A Tragic Side Effect of the Bird Flu Pandemic Paranoia
Susan L. Clubb, DVM
People are becoming fearful of birds. Remember when the singing of birds was soothing to the soul? With the current worldwide paranoia about Avian Flu, panic is replacing joy with fear. People are developing an unreasonable and unfounded fear of birds – all birds.
A few facts need to be emphasized in order to try to help people understand what is a threat and what is not.
- The H5N1-pathogenic avian flu virus has not been found in the United States. The poultry industry and the USDA are very vigilant to protect US poultry populations and keep our poultry free of Pathogenic Avian Influenza.
- Pathogenic Avian Influenza is a disease of domestic poultry – not all birds. Effective control must focus on the poultry industry in affected countries. Stringent global monitoring programs including immediate culling and correct disposal of infected poultry flocks are necessary. Every effort must be made to limit the spread of the virus to wild waterfowl.
- Avian Flu exists in many strains and is endemic to wild waterfowl such as mallards, but nearly all other varieties of birds have a low incidence of Avian Flu. The presence of Avian Flu in wild waterfowl does not mean that the birds are diseased or that they can spread a virulent form of the virus to poultry or people. The birds that commonly harbor these viruses have developed resistance over many millennia; they rarely suffer illness from Avian Flu viruses. Avian migrations are typically North to south, not from Asia or Europe to the Americas. Insignificant migrations mostly of shorebirds occur from Russia across the Bering Strait into Alaska but these birds are highly unlikely to come into contact with poultry housed outdoors.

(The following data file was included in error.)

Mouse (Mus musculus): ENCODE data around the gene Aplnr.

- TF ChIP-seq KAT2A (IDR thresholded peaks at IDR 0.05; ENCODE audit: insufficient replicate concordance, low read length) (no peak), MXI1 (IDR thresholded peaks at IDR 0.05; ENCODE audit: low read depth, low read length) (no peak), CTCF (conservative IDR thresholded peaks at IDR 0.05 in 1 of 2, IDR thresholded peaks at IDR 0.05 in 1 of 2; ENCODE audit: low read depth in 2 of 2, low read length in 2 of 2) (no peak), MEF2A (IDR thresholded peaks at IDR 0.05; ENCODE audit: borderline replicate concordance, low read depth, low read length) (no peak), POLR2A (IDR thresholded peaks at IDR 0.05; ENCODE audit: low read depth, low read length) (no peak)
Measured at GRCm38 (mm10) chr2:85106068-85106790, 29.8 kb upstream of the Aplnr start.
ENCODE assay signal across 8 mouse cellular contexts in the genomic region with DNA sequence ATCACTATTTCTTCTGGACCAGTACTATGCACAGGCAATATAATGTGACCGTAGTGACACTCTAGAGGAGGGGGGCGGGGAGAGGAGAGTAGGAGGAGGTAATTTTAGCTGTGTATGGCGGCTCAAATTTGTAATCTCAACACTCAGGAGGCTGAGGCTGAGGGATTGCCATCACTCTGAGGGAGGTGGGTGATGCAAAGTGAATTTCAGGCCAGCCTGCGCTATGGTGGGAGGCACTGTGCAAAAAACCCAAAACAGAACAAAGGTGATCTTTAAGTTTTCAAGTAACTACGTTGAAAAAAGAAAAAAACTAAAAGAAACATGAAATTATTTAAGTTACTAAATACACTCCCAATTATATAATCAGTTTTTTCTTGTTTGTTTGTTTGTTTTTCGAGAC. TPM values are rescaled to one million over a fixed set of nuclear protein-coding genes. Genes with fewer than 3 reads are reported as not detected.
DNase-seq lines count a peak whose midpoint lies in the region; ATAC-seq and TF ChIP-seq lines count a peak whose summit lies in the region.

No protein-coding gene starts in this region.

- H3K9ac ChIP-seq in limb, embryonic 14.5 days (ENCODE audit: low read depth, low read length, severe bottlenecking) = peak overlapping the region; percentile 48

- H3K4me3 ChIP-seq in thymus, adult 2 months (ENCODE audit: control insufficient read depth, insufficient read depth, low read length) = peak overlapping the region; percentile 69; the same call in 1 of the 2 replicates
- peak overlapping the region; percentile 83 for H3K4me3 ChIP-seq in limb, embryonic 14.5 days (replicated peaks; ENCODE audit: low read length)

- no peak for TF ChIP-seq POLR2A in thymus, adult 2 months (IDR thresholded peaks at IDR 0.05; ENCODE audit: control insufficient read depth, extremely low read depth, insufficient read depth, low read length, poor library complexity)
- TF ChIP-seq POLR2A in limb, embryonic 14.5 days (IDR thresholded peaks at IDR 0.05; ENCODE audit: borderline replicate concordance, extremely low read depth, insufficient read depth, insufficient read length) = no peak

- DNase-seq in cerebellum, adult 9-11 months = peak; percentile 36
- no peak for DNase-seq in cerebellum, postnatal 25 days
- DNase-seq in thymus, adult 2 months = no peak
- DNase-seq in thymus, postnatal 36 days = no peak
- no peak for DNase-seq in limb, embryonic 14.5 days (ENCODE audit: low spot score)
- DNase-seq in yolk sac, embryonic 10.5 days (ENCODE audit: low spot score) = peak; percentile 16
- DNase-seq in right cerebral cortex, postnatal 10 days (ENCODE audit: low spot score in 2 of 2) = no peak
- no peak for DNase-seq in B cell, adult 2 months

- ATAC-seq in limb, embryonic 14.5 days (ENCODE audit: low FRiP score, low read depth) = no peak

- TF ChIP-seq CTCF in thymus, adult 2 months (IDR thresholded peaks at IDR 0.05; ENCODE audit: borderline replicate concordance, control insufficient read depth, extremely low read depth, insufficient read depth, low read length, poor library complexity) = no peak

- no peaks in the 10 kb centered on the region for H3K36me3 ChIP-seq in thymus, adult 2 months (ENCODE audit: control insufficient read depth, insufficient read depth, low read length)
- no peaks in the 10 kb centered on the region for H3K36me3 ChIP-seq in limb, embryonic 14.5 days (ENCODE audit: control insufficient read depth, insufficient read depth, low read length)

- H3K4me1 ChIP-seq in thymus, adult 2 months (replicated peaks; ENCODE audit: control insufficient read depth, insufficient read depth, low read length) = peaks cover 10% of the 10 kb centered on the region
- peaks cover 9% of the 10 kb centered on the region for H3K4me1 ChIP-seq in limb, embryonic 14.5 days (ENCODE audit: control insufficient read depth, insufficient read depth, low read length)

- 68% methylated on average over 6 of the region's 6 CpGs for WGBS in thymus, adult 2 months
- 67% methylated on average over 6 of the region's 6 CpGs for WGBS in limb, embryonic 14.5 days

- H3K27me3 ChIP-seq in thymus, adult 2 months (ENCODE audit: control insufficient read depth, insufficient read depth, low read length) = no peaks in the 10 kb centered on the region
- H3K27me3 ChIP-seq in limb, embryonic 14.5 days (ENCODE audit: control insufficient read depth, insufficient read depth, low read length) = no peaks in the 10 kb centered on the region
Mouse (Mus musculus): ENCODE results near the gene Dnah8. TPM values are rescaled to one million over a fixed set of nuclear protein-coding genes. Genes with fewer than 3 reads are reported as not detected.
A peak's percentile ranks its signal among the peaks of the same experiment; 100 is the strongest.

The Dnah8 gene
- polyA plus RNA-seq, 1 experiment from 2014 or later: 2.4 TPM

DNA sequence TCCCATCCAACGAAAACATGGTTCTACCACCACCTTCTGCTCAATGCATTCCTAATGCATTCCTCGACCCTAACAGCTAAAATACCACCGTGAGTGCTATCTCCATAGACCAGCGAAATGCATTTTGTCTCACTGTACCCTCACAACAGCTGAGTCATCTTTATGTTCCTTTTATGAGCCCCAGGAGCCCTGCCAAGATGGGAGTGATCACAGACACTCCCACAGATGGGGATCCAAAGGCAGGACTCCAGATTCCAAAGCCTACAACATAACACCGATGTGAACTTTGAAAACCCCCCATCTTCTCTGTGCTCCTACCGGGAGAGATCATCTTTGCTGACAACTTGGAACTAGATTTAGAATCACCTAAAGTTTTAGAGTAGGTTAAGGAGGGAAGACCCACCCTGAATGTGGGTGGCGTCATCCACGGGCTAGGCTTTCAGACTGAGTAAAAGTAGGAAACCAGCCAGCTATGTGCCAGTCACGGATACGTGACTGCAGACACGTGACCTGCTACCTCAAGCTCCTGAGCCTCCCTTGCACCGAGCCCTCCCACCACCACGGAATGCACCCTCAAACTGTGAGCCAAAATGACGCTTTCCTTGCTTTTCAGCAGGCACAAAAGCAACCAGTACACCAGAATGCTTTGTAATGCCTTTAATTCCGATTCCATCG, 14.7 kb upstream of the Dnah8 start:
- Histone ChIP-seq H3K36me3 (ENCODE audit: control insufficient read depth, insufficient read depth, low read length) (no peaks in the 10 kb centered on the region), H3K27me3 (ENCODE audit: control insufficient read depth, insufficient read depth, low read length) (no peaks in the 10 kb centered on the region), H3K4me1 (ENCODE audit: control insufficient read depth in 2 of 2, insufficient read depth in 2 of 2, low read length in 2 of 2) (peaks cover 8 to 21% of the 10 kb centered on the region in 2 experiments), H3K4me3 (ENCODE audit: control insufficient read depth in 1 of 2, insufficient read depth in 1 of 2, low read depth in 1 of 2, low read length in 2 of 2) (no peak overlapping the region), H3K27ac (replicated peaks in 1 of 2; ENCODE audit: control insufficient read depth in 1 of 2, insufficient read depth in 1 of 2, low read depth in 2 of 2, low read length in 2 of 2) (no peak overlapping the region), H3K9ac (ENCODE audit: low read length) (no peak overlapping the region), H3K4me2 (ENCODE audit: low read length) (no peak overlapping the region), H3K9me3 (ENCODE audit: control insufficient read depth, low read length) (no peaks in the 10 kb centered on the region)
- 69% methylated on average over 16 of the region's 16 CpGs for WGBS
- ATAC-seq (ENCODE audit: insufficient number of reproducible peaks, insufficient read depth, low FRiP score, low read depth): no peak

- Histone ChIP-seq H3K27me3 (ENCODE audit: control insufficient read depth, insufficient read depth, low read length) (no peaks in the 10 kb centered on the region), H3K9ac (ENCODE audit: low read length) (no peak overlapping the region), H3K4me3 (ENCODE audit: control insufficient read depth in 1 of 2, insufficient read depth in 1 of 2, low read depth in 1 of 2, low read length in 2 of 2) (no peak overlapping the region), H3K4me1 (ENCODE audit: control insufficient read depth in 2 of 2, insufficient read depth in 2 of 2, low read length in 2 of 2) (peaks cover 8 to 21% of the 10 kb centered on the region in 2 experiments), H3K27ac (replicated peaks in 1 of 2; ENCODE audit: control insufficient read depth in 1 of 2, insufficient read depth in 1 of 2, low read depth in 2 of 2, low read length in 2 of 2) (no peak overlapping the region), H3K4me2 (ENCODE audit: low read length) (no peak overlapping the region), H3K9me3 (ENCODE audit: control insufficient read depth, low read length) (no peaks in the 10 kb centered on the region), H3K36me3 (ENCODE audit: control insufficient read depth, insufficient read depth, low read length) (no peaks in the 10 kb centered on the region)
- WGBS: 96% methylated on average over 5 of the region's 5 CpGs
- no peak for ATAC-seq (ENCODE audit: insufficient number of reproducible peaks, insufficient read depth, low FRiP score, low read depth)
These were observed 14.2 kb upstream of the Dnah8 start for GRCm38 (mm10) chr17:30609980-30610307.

- The pathogenic Avian Flu virus will not enter the US in legally imported birds. Since 1972 all birds imported into the United States undergo mandatory quarantine by the US Department of Agriculture and they are tested for highly pathogenic Avian Influenza virus during quarantine. During that 30-year period, with the entry of many millions of exotic birds, Pathogenic Avian Influenza had been found ONLY ONCE in Pekin Robins from China and it was not H5N1. Pathogenic Avian Influenza is an extremely rare disease in pet and exotic birds. Bird owners should have NO FEAR of contracting pathogenic Avian Influenza from pet birds. People, who are potentially interested in purchasing birds bred in the United States for pets, should have no fear of contracting Avian Influenza.
- In Asia, 120 reported cases and 61 fatalities have occurred in 3 years. In this region, it is common for millions of people to live in close contact with poultry, with the birds often entering their homes. If a bird becomes ill, the family will often slaughter it, clean it, and cook it, potentially exposing themselves to the virus. Direct heavy exposure to an infected bird’s body fluids is necessary for transmission to people. A favorite Asian dish is raw duck liver. Millions of domestic birds in Asia have become infected and have been destroyed to control the spread of the virus with only 61 human fatalities in 3 years. The case fatality rate may be skewed by the fact that poor people in rural areas who are most likely to be infected, are not likely to seek medical care unless their illness is grave.